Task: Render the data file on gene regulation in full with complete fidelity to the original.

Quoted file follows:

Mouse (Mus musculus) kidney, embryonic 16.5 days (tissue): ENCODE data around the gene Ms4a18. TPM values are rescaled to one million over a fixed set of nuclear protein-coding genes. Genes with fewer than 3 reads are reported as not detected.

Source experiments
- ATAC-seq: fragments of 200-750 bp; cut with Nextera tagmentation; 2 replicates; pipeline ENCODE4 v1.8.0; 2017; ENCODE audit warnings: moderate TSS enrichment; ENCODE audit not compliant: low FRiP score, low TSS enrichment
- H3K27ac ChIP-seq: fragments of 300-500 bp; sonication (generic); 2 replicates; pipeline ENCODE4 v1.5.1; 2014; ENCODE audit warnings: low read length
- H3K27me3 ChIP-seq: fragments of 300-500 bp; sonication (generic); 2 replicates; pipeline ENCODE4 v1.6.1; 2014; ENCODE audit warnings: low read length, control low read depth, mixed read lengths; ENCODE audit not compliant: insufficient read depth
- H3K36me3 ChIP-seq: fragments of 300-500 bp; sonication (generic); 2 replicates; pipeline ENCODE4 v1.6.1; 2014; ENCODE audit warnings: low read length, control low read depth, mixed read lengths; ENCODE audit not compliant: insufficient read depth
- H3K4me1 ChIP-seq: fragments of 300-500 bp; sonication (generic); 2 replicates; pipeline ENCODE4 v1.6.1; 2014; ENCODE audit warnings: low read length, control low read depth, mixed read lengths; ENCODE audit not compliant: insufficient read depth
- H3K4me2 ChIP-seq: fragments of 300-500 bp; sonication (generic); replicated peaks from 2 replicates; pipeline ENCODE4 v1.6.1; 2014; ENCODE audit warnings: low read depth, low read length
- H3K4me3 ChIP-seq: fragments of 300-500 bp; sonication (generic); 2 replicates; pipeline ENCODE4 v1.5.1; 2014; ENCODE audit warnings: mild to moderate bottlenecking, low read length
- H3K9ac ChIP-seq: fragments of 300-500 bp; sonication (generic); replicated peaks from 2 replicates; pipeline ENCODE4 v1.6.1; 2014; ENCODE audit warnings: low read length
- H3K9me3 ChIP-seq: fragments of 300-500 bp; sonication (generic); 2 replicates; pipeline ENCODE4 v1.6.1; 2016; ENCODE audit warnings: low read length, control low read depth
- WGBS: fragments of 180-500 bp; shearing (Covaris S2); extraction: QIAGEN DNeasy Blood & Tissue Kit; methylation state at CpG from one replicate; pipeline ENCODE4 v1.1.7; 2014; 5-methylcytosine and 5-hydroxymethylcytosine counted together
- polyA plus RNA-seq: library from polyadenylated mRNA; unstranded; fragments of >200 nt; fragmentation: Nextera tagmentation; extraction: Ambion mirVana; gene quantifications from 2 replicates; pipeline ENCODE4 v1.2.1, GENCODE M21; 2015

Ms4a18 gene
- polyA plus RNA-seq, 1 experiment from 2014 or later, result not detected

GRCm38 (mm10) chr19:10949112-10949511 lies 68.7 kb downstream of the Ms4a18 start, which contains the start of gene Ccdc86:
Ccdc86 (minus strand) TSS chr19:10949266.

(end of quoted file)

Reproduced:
Mouse (Mus musculus) kidney, embryonic 16.5 days (tissue): ENCODE data around the gene Ms4a18. TPM values are rescaled to one million over a fixed set of nuclear protein-coding genes. Genes with fewer than 3 reads are reported as not detected.

Source experiments
- ATAC-seq: fragments of 200-750 bp; cut with Nextera tagmentation; 2 replicates; pipeline ENCODE4 v1.8.0; 2017; ENCODE audit warnings: moderate TSS enrichment; ENCODE audit not compliant: low FRiP score, low TSS enrichment
- H3K27ac ChIP-seq: fragments of 300-500 bp; sonication (generic); 2 replicates; pipeline ENCODE4 v1.5.1; 2014; ENCODE audit warnings: low read length
- H3K27me3 ChIP-seq: fragments of 300-500 bp; sonication (generic); 2 replicates; pipeline ENCODE4 v1.6.1; 2014; ENCODE audit warnings: low read length, control low read depth, mixed read lengths; ENCODE audit not compliant: insufficient read depth
- H3K36me3 ChIP-seq: fragments of 300-500 bp; sonication (generic); 2 replicates; pipeline ENCODE4 v1.6.1; 2014; ENCODE audit warnings: low read length, control low read depth, mixed read lengths; ENCODE audit not compliant: insufficient read depth
- H3K4me1 ChIP-seq: fragments of 300-500 bp; sonication (generic); 2 replicates; pipeline ENCODE4 v1.6.1; 2014; ENCODE audit warnings: low read length, control low read depth, mixed read lengths; ENCODE audit not compliant: insufficient read depth
- H3K4me2 ChIP-seq: fragments of 300-500 bp; sonication (generic); replicated peaks from 2 replicates; pipeline ENCODE4 v1.6.1; 2014; ENCODE audit warnings: low read depth, low read length
- H3K4me3 ChIP-seq: fragments of 300-500 bp; sonication (generic); 2 replicates; pipeline ENCODE4 v1.5.1; 2014; ENCODE audit warnings: mild to moderate bottlenecking, low read length
- H3K9ac ChIP-seq: fragments of 300-500 bp; sonication (generic); replicated peaks from 2 replicates; pipeline ENCODE4 v1.6.1; 2014; ENCODE audit warnings: low read length
- H3K9me3 ChIP-seq: fragments of 300-500 bp; sonication (generic); 2 replicates; pipeline ENCODE4 v1.6.1; 2016; ENCODE audit warnings: low read length, control low read depth
- WGBS: fragments of 180-500 bp; shearing (Covaris S2); extraction: QIAGEN DNeasy Blood & Tissue Kit; methylation state at CpG from one replicate; pipeline ENCODE4 v1.1.7; 2014; 5-methylcytosine and 5-hydroxymethylcytosine counted together
- polyA plus RNA-seq: library from polyadenylated mRNA; unstranded; fragments of >200 nt; fragmentation: Nextera tagmentation; extraction: Ambion mirVana; gene quantifications from 2 replicates; pipeline ENCODE4 v1.2.1, GENCODE M21; 2015

Ms4a18 gene
- polyA plus RNA-seq, 1 experiment from 2014 or later, result not detected

GRCm38 (mm10) chr19:10949112-10949511 lies 68.7 kb downstream of the Ms4a18 start, which contains the start of gene Ccdc86:
Ccdc86 (minus strand) TSS chr19:10949266.